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In JoVE (1)
- A Functional Whole Blood Assay to Measure Viability of Mycobacteria, using Reporter-Gene Tagged BCG or M.Tb (BCG lux/M.Tb lux)
Other Publications (28)
- Clinical and Diagnostic Laboratory Immunology
- The Journal of Infectious Diseases
- The Journal of Infectious Diseases
- Infection and Immunity
- The Journal of Clinical Investigation
- AIDS (London, England)
- Proceedings of the National Academy of Sciences of the United States of America
- Science (New York, N.Y.)
- The Journal of Investigative Dermatology
- American Journal of Respiratory and Critical Care Medicine
- Journal of Immunology (Baltimore, Md. : 1950)
- The Journal of Clinical Investigation
- Transactions of the Royal Society of Tropical Medicine and Hygiene
- Clinical and Vaccine Immunology : CVI
- The Lancet Infectious Diseases
- Early Human Development
- PloS One
- Archives of Disease in Childhood
- American Journal of Respiratory and Critical Care Medicine
- The Pediatric Infectious Disease Journal
- Paediatric Respiratory Reviews
- JAMA : the Journal of the American Medical Association
- Pediatrics International : Official Journal of the Japan Pediatric Society
- PloS One
- The Journal of Infectious Diseases
- The Journal of Clinical Investigation
Articles by Beate Kampmann in JoVE
A Functional Whole Blood Assay to Measure Viability of Mycobacteria, using Reporter-Gene Tagged BCG or M.Tb (BCG lux/M.Tb lux)
Sandra Newton1, Adrian Martineau2, Beate Kampmann1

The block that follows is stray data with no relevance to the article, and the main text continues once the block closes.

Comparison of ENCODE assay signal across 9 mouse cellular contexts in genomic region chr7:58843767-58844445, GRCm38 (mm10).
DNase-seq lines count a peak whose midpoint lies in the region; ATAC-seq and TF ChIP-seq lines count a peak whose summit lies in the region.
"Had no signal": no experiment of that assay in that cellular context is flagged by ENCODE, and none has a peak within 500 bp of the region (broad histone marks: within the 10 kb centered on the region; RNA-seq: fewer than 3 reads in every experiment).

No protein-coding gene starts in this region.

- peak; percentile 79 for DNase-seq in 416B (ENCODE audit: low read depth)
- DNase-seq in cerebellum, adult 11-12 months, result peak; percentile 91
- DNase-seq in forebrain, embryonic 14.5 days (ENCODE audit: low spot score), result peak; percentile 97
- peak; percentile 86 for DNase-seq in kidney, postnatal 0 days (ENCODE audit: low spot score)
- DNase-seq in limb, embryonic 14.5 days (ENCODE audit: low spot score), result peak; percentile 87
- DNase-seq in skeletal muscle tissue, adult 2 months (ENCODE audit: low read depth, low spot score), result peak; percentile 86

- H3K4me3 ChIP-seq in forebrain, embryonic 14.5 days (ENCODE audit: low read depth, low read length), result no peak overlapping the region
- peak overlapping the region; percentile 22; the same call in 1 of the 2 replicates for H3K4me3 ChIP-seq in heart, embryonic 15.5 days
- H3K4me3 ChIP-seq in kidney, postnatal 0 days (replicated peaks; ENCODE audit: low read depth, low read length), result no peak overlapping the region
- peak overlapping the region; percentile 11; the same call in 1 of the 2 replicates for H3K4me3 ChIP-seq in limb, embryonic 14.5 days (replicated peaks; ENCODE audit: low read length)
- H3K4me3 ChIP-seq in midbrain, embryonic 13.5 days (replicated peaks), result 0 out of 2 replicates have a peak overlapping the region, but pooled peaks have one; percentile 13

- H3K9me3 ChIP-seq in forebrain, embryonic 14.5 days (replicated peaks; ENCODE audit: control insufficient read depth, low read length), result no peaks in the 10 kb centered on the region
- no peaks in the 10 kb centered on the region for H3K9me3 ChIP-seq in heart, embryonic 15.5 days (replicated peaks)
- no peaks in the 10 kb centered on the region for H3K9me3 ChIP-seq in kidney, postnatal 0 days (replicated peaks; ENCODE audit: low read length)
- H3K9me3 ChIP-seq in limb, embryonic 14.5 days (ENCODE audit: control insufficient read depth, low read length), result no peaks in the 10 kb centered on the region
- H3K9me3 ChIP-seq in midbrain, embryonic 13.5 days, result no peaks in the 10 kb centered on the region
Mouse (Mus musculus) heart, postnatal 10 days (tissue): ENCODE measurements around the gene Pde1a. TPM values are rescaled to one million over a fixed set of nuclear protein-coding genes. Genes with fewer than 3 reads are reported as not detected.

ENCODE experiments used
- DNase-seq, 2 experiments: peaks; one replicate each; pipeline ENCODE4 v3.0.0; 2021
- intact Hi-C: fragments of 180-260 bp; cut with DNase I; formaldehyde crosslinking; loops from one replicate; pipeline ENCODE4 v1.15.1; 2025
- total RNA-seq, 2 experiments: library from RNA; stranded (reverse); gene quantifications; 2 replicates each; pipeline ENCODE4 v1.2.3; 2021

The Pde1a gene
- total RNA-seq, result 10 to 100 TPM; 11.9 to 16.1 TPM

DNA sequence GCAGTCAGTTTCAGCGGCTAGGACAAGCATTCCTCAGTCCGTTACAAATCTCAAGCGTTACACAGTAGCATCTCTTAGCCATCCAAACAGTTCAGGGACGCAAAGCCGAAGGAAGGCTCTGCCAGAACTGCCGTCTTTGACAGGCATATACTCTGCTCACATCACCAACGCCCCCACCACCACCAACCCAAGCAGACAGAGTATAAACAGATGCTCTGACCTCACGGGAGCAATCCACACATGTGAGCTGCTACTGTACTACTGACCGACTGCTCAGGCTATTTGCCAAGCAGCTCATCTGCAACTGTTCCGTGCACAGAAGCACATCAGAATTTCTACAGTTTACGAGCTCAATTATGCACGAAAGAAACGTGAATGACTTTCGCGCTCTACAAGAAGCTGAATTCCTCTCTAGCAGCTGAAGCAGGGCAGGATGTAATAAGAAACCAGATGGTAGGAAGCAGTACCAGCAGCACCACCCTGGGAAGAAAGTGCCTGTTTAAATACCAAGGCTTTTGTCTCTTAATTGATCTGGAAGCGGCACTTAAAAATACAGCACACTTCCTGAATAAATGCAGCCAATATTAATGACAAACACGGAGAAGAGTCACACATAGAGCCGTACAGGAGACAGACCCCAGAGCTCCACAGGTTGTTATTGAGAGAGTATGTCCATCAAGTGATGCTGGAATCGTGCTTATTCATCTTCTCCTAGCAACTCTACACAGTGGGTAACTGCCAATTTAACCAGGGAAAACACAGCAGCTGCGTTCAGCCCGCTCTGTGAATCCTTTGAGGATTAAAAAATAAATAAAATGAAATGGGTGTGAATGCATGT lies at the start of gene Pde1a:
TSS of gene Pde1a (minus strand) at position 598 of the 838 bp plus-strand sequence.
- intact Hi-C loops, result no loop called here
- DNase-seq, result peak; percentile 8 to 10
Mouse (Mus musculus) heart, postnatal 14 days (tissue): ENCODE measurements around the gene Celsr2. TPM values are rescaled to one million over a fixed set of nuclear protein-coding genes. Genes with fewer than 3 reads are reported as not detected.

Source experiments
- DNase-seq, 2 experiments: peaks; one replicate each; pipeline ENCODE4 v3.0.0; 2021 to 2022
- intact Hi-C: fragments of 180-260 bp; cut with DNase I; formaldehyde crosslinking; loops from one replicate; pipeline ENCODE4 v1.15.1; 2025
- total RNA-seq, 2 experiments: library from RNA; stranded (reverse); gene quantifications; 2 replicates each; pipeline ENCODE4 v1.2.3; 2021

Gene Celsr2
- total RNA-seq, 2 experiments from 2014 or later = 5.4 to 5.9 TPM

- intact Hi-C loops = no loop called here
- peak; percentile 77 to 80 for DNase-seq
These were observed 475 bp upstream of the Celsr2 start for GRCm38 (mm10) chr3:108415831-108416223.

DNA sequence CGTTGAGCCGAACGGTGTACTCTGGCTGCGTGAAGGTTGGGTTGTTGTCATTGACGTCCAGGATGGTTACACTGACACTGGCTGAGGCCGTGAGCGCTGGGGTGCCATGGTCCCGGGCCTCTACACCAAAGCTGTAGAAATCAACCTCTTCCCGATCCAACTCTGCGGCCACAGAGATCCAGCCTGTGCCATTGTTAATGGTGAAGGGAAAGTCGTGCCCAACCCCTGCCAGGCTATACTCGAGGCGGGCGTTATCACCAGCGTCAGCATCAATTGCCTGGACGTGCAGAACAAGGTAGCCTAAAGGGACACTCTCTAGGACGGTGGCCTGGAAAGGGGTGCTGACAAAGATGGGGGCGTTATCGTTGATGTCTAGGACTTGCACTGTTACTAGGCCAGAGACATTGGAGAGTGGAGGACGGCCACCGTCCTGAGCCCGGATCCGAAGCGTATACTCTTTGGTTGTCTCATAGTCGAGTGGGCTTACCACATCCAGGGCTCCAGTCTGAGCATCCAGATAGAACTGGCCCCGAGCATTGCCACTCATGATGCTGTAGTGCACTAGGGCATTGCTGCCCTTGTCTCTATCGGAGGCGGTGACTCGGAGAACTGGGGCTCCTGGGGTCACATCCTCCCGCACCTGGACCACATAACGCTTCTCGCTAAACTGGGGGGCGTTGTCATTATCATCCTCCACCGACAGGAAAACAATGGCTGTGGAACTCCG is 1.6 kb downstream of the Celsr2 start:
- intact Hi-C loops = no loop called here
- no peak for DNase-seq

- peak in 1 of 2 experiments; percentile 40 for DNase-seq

1Department of Paediatrics, Imperial College London, 2Centre for Health Sciences, Barts & The London School of Medicine and Dentistry
We describe an alternative approach to the enumeration of mycobacteria in vitro, which uses reporter-gene tagged mycobacteria instead of colony-forming units (CFU). “Survival” of organisms as well as host response-markers are measured simultaneously, providing a low-cost, versatile and functional system for studies of host/pathogen interactions in the context of tuberculosis.
Other articles by Beate Kampmann on PubMed
Bactericidal Activity in Whole Blood As a Potential Surrogate Marker of Immunity After Vaccination Against Tuberculosis
Clinical and Diagnostic Laboratory Immunology. Jul, 2002 | Pubmed ID: 12093693
The development of new tuberculosis (TB) vaccines will require the identification of correlates of human protection. This study examined the balance between immunity and virulence in a whole blood infection model in which intracellular mycobacterial survival was measured using BACTEC. In the blood of tuberculin-negative donors, counts of Mycobacterium tuberculosis H(37)Ra organisms fell by 0.14 log(10) CFU during 96 h of whole blood culture, whereas counts of Mycobacterium bovis BCG, M. tuberculosis H(37)Rv, and a clinical TB isolate's organisms increased by 0.13, 0.43, and 1.04 log(10) CFU, respectively (P < 0.001), consistent with their relative virulence. Inhibition of tumor necrosis factor alpha by the addition of methylprednisolone or pentoxifylline or removal of CD4(+) or CD8(+) T cells by magnetic beads had deleterious effects on immune control of intracellular growth only in the blood of tuberculin-positive donors. Repeated vaccination of eight tuberculin-negative volunteers with M. bovis BCG resulted in a 0.3 log (50%) reduction in BCG CFU counts in the model compared to baseline values (P < 0.05). Three of the volunteers responded only after the second vaccination. These experiments indicate that whole blood culture may be used to measure immunity to M. tuberculosis and that further studies of repeated BCG vaccination are warranted.
Investigation of the Relationships Between Immune-mediated Inhibition of Mycobacterial Growth and Other Potential Surrogate Markers of Protective Mycobacterium Tuberculosis Immunity
The Journal of Infectious Diseases. Nov, 2002 | Pubmed ID: 12404160